Tuesday, January 25, 2011

Irish Biblical Association Annual Meeting 18th-19th February

The IBA have introduced a new date for the Annual Meeting-this year to be held on the 18th and 19th February in All Hallow's College, Dublin:

The Schedule is:
Friday 18 February 2011

4:00 – 6:00pm Emerging Scholars Forum

7:30 p.m. Conference Registration

8:00 p.m. Public Lecture

Professor Robert Hayward

The paper will introduce the Aramaic Translations of the Hebrew Bible known as the Targumim. It will offer a brief survey of modern research on the Targumim, and will consider the type of literature they represent, their relationship to other Rabbinic Literature, and their dates of composition. Some final comments will be addressed to the light they may shed on Jewish-Christian relations in the early days of the Church.
Coffee and Tea will be served after this lecture.

Saturday 19 February 2011

9:00 a.m. Conference Registration

9:30 a.m. Dr. Jessie Rogers

Filling in the gaps: ‘Faithful’ readings of the Book of Job

This paper explores two interpretations of the book of Job, one ancient and one modern: the Testament of Job and C.G. Jung’s Answer to Job. The first is not a commentary on the biblical Job nor, strictly speaking, a straightforward interpretation of it. It is a folkloristic adaptation and expansion of the story in the Testament genre. The result of this adaptation of the Job story is to present the reader with a picture of God and of Job which is faithful to pietistic conventions precisely because it deviates so radically from the biblical story. Jung’s Answer to Job is a reading which is ‘faithful’ in precisely the opposite sense. Jung offers an interpretation which is often regarded as theologically scandalous.
10:45 a.m. Coffee, Tea and Biscuits

11:15 a.m. Professor Robert Hayward

The paper will examine the ways in which the different Aramaic translations of Genesis interpret the creation of the first human beings and their presence in the Garden of Eden. The responsibilities of the first human pair and their activities within the Garden, as the Targumim interpreted them, will be compared with other Rabbinic interpretations of the same passages of Scripture.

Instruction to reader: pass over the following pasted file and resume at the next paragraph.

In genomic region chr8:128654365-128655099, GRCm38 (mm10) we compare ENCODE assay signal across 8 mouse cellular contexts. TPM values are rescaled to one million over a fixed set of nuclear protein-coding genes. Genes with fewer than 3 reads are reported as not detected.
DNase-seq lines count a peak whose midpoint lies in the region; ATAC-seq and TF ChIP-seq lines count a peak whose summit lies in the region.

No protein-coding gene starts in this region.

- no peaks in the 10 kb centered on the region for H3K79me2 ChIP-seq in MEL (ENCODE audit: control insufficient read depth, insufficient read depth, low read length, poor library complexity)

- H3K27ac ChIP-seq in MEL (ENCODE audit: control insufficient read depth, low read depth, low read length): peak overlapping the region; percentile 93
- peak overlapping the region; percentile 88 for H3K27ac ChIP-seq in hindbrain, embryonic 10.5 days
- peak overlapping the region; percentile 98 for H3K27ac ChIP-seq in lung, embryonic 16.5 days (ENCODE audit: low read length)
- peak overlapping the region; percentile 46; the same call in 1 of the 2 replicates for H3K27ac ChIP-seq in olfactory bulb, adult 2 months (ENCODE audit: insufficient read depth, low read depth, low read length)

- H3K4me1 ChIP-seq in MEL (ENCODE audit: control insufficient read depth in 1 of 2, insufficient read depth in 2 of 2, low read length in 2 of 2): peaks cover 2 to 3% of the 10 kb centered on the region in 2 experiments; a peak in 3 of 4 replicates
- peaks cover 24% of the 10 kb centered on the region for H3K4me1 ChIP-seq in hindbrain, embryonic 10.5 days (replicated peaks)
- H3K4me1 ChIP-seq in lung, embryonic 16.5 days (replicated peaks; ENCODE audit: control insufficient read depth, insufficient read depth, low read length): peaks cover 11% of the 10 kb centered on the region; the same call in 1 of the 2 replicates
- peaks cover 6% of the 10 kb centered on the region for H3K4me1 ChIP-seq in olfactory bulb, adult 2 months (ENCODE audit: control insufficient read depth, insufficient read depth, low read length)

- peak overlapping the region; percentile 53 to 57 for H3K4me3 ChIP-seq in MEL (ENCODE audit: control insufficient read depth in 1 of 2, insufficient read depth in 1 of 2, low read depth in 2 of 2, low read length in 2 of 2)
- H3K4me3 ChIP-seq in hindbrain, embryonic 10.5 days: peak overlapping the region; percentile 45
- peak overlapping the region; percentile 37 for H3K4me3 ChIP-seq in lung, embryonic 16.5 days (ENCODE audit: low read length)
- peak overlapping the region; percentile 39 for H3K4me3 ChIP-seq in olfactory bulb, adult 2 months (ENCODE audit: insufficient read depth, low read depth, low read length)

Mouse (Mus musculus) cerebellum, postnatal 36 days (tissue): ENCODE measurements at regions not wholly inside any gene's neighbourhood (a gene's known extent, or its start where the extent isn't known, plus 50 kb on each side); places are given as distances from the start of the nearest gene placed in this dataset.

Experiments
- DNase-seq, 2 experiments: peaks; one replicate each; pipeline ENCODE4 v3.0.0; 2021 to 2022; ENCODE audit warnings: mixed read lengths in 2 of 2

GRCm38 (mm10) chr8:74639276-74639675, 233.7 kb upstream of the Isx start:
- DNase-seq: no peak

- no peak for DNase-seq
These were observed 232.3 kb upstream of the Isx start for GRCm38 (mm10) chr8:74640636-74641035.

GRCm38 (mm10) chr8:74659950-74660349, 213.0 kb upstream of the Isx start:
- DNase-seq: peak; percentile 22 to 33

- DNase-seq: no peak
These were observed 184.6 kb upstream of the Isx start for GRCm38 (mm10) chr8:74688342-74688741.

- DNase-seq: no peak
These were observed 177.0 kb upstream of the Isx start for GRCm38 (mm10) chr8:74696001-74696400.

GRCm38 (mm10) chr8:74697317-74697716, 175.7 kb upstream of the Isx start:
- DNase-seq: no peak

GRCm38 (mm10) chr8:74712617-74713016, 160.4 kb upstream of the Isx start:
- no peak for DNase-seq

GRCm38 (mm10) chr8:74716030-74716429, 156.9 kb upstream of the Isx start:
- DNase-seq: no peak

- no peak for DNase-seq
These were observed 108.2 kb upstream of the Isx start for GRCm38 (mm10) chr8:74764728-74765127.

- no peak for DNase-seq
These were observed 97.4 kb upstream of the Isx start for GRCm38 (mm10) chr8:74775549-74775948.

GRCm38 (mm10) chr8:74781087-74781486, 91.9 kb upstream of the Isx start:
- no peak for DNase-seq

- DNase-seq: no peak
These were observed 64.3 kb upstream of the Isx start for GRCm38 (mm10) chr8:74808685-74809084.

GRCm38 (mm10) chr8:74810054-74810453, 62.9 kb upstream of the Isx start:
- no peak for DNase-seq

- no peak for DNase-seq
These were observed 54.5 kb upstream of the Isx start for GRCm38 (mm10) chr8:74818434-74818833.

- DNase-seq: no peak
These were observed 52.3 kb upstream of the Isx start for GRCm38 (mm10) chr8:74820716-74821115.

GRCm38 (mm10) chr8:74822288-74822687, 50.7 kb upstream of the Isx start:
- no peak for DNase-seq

12:30 p.m. Wine reception

1p.m. Lunch

2:30 p.m. Dr Jonathan Kearney

The Torah of Israel in the Tongue of Ishmael: Saadia Gaon and his Arabic translation of the Pentateuch

Although contemporary political tensions between Israel and the Arab-Islamic world present an image of almost total estrangement, it was not always so. Jews and Muslims have a long, shared history. A very real example of this history is offered by the once-thriving Judaeo-Arabic culture. The foundational document of Judaeo-Arabic culture is the Tafsīr of Saadia Gaon (882–942) – a translation of the Pentateuch into Arabic. This paper seeks to use Saadia’s Tafsīr as a key to exploring the fascinating world of Judaeo-Arabic culture.
3:45 p.m. Annual General Meeting

Professor Robert Hayward is a Professor of Theology and Religious Studies in Durham University and his interests include Aramaic Targums, Jews and Church Fathers, Post-biblical Judaism,Talmud and Midrash.

Dr Jessie Rogers teaches in Mary Immacualte College, Limerick.Jessie originally hails from Cape Town, South Africa, where she lectured in Biblical Studies at Cornerstone Christian College before joining Mary Immaculate College , Department of Theology & Religious Studies in September 2007. Jessie is also based at the Dominican Biblical Centre in Limerick where she researches intertextuality in 1 Corinthians and teaches on their Pastoral Scripture Programme.